Association for Behavior Analysis International

The Association for Behavior Analysis International® (ABAI) is a nonprofit membership organization with the mission to contribute to the well-being of society by developing, enhancing, and supporting the growth and vitality of the science of behavior analysis through research, education, and practice.


31st Annual Convention; Chicago, IL; 2005

Event Details

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Invited Paper Session #286
CE Offered: BACB

Is Autism on the Rise? Issues of Prevalence and Early Risk Factors

Monday, May 30, 2005
9:00 AM–9:50 AM
Continental B (1st floor)
Area: AUT; Domain: Service Delivery
CE Instructor: Marygrace Yale Kaiser, Ph.D.
Chair: Jack Scott (Florida Atlantic University)
MARYGRACE YALE KAISER (University of Miami), Keith Scott (University of Miami)
Marygrace Yale Kaiser is a Research Assistant Professor and Assistant Director of the Autism and Developmental Disabilities Monitoring Project at the University of Miami. Her work and that of her colleague Keith Scott, has focused on prevalence of serious disabilities in children with special attention to the epidemiology of autism. Dr Kaiser received her doctorate in psychology from the University of Miami where she coordinated the Early Social Communication Project. This project examined the development of joint attention and other forms or early social interaction in children with autism. Her current research puts her in a unique position to build on her background in autism and now to apply the tools of developmental epidemiology to account for the increasing rates of autism and related disabilities.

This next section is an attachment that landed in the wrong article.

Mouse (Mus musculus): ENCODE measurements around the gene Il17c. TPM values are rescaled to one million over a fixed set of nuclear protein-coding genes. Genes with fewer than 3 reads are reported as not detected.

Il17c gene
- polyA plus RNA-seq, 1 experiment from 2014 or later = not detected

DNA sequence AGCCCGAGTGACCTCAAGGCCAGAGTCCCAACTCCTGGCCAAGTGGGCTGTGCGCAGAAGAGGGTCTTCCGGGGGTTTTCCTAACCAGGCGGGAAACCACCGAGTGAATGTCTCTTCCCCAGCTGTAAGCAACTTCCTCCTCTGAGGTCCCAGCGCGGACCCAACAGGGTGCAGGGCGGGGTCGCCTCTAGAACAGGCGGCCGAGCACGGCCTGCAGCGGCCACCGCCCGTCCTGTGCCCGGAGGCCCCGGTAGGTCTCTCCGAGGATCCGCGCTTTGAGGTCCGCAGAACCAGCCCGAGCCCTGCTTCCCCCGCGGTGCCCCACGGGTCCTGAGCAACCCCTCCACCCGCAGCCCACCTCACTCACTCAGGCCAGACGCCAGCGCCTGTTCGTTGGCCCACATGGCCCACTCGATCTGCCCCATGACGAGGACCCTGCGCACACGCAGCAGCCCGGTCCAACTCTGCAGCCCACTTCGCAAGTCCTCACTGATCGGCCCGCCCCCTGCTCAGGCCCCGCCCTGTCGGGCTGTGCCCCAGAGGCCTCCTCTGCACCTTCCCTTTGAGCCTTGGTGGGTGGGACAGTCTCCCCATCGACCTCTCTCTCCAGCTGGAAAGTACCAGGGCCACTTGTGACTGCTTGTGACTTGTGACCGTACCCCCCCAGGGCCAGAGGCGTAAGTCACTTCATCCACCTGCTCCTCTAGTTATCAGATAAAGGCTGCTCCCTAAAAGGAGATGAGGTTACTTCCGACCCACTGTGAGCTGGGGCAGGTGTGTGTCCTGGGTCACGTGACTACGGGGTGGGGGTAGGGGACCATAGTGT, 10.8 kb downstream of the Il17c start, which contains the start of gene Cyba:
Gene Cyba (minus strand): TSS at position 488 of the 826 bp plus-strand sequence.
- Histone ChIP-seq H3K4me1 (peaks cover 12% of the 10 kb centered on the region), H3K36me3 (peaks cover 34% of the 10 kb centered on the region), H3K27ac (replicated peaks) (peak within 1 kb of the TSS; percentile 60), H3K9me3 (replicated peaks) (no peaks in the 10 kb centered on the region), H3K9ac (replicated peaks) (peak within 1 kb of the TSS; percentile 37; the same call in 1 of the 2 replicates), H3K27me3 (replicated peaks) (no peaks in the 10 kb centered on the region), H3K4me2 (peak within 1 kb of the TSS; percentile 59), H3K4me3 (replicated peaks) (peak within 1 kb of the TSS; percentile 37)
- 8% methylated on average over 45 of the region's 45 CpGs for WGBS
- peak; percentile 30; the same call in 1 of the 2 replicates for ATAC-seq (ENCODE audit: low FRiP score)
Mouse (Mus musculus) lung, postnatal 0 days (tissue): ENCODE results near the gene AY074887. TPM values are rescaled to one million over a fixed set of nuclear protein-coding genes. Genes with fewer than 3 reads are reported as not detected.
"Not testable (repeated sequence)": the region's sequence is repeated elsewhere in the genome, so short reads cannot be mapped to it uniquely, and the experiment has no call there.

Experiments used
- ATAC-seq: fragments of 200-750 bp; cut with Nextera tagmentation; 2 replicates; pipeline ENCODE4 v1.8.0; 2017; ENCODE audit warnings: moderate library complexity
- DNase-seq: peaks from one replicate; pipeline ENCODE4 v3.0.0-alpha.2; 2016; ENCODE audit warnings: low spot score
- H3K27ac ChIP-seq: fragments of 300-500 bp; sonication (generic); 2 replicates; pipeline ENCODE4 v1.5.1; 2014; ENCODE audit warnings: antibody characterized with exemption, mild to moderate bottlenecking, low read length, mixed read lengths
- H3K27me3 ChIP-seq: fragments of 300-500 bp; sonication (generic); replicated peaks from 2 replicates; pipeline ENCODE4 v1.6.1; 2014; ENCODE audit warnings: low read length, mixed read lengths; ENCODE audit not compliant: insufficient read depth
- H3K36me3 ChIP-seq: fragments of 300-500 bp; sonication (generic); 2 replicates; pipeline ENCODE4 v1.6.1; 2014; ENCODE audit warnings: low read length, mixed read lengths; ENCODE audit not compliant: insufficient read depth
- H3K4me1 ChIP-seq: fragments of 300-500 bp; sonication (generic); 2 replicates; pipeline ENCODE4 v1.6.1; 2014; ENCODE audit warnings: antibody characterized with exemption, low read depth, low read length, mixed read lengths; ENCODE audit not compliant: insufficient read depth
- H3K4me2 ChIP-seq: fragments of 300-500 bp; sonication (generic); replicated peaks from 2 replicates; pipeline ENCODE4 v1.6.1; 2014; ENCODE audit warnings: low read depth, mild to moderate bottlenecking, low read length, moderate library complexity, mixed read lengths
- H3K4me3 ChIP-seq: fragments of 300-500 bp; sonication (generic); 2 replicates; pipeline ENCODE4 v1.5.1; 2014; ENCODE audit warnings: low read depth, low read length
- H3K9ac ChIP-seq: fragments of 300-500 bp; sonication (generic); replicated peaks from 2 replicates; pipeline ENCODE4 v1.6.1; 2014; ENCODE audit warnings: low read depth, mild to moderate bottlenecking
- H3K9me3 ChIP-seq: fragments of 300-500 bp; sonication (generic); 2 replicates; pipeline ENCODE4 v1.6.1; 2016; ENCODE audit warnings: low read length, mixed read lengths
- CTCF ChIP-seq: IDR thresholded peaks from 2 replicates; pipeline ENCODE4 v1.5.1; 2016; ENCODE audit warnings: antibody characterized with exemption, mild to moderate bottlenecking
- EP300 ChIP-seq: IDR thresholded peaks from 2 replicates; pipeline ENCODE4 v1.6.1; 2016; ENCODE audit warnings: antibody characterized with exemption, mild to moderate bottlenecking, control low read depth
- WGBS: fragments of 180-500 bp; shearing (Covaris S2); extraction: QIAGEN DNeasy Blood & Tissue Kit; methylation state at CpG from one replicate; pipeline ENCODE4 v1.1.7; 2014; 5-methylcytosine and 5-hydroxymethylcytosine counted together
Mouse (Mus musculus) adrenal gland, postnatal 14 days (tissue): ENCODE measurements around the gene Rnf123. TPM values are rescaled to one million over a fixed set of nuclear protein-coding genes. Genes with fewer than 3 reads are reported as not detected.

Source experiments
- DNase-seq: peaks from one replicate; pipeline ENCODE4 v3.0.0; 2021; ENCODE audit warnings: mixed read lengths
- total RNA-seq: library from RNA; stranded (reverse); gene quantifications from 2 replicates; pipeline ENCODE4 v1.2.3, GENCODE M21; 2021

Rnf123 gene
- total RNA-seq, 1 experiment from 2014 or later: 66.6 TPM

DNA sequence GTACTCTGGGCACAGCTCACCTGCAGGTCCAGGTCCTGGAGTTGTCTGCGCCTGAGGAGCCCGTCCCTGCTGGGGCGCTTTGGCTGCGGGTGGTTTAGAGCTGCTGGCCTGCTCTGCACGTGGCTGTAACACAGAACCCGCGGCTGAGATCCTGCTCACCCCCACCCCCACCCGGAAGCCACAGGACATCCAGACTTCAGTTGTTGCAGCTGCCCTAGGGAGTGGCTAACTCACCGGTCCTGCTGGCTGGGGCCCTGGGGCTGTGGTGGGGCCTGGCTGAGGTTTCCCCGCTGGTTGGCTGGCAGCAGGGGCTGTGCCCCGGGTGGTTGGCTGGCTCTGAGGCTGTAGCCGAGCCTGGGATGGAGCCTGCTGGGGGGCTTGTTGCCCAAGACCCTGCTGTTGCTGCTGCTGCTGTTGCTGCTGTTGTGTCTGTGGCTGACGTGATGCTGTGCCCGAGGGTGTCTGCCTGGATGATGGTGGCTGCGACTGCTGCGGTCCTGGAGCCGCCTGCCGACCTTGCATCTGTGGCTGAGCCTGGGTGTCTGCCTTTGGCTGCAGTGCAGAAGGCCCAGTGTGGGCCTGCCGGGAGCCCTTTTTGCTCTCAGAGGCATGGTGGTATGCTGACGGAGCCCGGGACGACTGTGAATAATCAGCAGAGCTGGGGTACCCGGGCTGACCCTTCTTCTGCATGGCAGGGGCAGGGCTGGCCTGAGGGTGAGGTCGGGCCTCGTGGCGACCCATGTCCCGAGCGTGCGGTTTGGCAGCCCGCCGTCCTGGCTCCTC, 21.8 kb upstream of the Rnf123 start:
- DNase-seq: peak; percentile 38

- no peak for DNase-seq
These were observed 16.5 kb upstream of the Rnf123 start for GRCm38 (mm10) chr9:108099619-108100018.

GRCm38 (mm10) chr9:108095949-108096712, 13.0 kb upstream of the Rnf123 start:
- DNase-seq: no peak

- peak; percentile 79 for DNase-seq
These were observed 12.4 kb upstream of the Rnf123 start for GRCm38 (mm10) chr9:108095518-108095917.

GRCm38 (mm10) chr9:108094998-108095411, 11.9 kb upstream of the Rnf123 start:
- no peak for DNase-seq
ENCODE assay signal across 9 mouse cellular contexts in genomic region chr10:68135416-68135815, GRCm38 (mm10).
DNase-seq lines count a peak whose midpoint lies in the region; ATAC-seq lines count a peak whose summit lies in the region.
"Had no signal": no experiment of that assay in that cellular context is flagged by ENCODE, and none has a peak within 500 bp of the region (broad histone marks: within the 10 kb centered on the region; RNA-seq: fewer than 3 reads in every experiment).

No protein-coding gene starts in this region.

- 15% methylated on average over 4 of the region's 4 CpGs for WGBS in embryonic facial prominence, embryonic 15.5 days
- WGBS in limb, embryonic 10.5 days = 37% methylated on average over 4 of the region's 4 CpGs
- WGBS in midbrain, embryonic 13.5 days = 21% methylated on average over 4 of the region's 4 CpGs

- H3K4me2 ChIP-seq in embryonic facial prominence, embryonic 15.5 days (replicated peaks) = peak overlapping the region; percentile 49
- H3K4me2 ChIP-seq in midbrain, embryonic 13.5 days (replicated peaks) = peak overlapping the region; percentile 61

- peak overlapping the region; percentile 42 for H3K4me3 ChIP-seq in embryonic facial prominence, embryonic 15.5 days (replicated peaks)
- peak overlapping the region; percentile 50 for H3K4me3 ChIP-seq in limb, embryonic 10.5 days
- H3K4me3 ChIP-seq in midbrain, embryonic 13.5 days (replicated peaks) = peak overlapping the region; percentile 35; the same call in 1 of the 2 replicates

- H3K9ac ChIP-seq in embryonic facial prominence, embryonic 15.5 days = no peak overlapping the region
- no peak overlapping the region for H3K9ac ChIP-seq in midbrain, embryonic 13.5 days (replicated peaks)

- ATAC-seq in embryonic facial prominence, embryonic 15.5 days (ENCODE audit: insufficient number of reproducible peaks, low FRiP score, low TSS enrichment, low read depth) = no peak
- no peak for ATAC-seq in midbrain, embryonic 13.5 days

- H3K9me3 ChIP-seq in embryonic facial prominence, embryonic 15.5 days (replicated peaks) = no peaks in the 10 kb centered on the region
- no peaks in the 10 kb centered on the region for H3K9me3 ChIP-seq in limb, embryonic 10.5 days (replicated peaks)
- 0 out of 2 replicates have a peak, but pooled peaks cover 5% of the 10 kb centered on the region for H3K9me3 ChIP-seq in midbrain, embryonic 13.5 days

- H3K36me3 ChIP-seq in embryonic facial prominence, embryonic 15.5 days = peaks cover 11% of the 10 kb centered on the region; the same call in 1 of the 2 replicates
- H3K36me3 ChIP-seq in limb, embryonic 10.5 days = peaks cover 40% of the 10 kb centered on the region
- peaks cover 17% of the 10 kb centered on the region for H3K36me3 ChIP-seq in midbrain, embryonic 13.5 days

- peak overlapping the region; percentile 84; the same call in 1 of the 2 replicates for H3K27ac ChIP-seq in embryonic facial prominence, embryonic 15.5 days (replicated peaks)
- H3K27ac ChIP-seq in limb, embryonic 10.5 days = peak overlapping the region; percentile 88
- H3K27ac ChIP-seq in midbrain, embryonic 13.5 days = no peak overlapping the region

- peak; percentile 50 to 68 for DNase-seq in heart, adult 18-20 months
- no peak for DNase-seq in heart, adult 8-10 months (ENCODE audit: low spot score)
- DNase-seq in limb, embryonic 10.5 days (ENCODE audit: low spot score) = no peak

Recently, issues concerning Autism and Autism Spectrum Disorders (ASDs) have received a great deal of attention. Comparisons of epidemiological data from the last 30 years suggest that there has been a significant increase in the prevalence of the disorder. However, the meaning of this increase is currently poorly understood and few population-based studies have been conducted with large U.S. samples. This talk will detail past and present efforts to document the prevalence of autism, as well as discuss implications of the apparent increase in the number of individuals affected by the spectrum of disorders. In addition, characteristics that may increase the risk for developing autism will also be discussed. The few studies that have explored possible association have mostly involved analyses of small, ethnically similar samples which may make results more difficult to generalize. Data from two investigations of large ethnically diverse populations will be highlighted and areas of future investigation will be presented.




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